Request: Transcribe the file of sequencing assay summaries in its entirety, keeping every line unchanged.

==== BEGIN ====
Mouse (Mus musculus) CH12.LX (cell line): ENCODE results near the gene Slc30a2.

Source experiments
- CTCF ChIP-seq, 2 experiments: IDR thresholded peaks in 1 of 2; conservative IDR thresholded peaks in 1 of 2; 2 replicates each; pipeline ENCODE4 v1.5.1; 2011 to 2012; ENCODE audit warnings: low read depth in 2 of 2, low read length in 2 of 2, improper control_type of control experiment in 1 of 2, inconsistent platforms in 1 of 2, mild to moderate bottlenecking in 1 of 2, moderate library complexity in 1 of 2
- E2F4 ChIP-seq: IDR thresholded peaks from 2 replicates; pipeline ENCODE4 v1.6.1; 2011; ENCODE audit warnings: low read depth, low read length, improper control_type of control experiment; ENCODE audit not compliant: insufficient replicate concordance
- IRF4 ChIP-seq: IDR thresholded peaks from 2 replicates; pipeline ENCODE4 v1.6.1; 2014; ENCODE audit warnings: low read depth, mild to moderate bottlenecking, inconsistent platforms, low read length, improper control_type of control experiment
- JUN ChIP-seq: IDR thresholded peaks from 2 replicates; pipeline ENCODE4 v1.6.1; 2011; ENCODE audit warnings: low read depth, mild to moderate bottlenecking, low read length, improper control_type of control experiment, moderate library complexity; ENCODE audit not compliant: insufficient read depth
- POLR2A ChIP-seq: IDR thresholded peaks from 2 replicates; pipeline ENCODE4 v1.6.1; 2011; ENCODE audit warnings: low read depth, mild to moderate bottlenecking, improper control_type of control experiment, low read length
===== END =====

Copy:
Mouse (Mus musculus) CH12.LX (cell line): ENCODE results near the gene Slc30a2.

Source experiments
- CTCF ChIP-seq, 2 experiments: IDR thresholded peaks in 1 of 2; conservative IDR thresholded peaks in 1 of 2; 2 replicates each; pipeline ENCODE4 v1.5.1; 2011 to 2012; ENCODE audit warnings: low read depth in 2 of 2, low read length in 2 of 2, improper control_type of control experiment in 1 of 2, inconsistent platforms in 1 of 2, mild to moderate bottlenecking in 1 of 2, moderate library complexity in 1 of 2
- E2F4 ChIP-seq: IDR thresholded peaks from 2 replicates; pipeline ENCODE4 v1.6.1; 2011; ENCODE audit warnings: low read depth, low read length, improper control_type of control experiment; ENCODE audit not compliant: insufficient replicate concordance
- IRF4 ChIP-seq: IDR thresholded peaks from 2 replicates; pipeline ENCODE4 v1.6.1; 2014; ENCODE audit warnings: low read depth, mild to moderate bottlenecking, inconsistent platforms, low read length, improper control_type of control experiment
- JUN ChIP-seq: IDR thresholded peaks from 2 replicates; pipeline ENCODE4 v1.6.1; 2011; ENCODE audit warnings: low read depth, mild to moderate bottlenecking, low read length, improper control_type of control experiment, moderate library complexity; ENCODE audit not compliant: insufficient read depth
- POLR2A ChIP-seq: IDR thresholded peaks from 2 replicates; pipeline ENCODE4 v1.6.1; 2011; ENCODE audit warnings: low read depth, mild to moderate bottlenecking, improper control_type of control experiment, low read length